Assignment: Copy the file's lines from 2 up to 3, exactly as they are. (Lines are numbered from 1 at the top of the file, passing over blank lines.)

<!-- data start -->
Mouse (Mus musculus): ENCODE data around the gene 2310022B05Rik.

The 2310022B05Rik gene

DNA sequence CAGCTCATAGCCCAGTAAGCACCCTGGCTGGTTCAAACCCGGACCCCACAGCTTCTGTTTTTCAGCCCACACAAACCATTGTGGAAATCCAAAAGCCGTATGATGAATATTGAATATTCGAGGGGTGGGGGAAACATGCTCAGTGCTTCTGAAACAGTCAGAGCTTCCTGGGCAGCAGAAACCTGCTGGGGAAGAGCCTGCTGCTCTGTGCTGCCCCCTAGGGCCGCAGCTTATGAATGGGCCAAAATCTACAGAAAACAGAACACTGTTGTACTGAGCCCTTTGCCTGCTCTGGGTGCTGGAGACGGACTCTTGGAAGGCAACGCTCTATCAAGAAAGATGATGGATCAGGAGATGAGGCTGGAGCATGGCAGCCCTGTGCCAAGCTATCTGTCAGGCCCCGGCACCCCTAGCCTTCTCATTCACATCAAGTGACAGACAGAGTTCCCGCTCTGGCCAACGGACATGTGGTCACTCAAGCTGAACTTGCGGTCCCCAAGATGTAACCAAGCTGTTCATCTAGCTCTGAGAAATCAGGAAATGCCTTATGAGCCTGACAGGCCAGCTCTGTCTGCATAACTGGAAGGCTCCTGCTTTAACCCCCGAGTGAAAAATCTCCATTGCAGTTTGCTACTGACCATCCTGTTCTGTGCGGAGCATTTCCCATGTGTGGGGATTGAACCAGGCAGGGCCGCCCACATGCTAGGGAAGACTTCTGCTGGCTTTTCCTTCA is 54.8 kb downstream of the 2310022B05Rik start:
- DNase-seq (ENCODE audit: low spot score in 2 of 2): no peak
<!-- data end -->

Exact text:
The 2310022B05Rik gene

DNA sequence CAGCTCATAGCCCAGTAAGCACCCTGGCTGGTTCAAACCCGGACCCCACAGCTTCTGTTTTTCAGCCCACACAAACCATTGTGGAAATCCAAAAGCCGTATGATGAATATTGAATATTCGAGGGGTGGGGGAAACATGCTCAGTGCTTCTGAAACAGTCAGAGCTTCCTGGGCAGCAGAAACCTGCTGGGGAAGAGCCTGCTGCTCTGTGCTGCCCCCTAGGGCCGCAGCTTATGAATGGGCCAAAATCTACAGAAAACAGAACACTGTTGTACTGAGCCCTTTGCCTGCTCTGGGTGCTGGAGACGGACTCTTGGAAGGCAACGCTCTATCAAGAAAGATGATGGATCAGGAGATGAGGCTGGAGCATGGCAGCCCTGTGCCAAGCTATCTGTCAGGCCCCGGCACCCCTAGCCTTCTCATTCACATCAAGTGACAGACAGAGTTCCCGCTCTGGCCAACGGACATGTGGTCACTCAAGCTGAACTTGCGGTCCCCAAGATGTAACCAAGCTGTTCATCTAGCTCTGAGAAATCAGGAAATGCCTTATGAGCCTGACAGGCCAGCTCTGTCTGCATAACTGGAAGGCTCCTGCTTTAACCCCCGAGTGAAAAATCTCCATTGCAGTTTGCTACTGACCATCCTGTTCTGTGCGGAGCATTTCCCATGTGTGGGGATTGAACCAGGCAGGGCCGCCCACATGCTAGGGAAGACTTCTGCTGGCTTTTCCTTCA is 54.8 kb downstream of the 2310022B05Rik start: